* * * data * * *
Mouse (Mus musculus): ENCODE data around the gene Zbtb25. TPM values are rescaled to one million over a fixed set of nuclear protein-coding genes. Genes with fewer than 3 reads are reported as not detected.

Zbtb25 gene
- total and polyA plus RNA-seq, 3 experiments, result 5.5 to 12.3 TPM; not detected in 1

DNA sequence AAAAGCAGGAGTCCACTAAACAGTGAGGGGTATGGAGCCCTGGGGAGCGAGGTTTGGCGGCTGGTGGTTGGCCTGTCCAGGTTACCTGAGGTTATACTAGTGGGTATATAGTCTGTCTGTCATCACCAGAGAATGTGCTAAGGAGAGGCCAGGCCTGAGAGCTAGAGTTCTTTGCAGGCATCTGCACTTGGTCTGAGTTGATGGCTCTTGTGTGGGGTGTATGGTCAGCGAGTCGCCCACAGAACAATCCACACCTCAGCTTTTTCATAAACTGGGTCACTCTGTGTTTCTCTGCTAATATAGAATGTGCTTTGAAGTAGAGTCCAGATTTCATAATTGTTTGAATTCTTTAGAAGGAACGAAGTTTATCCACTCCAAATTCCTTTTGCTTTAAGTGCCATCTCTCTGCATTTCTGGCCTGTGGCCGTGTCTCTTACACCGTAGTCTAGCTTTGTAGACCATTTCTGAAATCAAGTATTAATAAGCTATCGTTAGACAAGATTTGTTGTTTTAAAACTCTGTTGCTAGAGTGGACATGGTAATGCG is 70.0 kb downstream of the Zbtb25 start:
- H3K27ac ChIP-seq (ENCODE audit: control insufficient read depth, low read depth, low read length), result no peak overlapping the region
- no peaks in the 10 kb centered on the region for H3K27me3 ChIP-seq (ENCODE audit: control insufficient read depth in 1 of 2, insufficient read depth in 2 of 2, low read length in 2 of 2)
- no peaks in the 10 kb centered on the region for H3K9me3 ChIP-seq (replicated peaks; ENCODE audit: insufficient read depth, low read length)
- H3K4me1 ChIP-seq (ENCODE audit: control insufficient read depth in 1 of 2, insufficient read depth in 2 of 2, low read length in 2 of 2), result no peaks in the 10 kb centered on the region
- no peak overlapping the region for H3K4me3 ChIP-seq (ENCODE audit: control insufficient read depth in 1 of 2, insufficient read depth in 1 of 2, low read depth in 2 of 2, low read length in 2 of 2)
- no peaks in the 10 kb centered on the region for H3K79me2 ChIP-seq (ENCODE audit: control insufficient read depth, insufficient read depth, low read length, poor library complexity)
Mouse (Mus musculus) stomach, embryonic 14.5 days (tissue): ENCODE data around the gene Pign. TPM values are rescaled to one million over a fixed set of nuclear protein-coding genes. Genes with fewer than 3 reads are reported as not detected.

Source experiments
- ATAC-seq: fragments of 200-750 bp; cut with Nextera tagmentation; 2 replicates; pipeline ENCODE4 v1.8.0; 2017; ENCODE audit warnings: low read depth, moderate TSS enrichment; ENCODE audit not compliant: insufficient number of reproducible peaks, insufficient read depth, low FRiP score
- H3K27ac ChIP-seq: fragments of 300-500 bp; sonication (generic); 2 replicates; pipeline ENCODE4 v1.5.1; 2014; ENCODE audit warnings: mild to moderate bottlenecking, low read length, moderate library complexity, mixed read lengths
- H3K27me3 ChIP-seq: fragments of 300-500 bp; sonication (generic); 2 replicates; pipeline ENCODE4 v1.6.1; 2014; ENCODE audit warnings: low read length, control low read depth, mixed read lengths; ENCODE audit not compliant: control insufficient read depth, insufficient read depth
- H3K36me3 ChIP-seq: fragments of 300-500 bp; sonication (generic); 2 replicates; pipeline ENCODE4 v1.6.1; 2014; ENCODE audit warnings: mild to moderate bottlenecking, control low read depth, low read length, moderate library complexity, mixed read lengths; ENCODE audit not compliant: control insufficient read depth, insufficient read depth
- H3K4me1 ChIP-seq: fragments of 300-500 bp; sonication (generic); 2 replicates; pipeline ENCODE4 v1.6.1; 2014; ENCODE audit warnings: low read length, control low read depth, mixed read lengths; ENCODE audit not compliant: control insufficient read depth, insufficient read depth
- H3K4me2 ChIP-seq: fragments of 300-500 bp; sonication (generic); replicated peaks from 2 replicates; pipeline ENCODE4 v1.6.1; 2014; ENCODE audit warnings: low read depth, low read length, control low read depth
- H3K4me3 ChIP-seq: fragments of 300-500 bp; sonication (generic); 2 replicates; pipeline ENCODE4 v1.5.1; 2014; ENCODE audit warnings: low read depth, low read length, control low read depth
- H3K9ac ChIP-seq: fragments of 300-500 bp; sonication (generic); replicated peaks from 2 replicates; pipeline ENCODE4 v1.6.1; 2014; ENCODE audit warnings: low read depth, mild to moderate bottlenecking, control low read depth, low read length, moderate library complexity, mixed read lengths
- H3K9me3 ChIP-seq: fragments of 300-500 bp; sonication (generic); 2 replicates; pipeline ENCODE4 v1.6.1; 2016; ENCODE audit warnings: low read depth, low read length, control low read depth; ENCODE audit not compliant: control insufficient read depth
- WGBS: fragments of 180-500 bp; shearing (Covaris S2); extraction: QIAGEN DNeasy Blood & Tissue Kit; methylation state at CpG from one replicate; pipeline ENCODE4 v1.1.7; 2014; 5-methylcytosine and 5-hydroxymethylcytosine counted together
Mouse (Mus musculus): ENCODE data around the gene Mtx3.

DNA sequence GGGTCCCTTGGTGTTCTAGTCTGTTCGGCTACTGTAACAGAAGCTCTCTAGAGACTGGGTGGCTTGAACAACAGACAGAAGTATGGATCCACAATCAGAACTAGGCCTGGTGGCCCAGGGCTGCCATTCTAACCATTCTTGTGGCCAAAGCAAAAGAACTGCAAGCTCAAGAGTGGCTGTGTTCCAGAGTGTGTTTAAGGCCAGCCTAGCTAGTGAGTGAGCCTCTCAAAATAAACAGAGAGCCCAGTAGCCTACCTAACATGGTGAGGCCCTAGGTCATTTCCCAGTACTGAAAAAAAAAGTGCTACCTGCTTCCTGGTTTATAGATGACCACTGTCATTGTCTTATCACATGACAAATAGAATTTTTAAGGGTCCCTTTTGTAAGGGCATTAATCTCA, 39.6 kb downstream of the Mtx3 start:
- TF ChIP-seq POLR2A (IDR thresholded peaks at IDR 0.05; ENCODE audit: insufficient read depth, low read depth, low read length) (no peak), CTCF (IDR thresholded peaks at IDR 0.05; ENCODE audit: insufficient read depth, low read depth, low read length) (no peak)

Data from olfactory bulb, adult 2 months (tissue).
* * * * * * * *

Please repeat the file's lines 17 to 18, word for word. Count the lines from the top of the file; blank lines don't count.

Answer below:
- H3K4me1 ChIP-seq: fragments of 300-500 bp; sonication (generic); 2 replicates; pipeline ENCODE4 v1.6.1; 2014; ENCODE audit warnings: low read length, control low read depth, mixed read lengths; ENCODE audit not compliant: control insufficient read depth, insufficient read depth
- H3K4me2 ChIP-seq: fragments of 300-500 bp; sonication (generic); replicated peaks from 2 replicates; pipeline ENCODE4 v1.6.1; 2014; ENCODE audit warnings: low read depth, low read length, control low read depth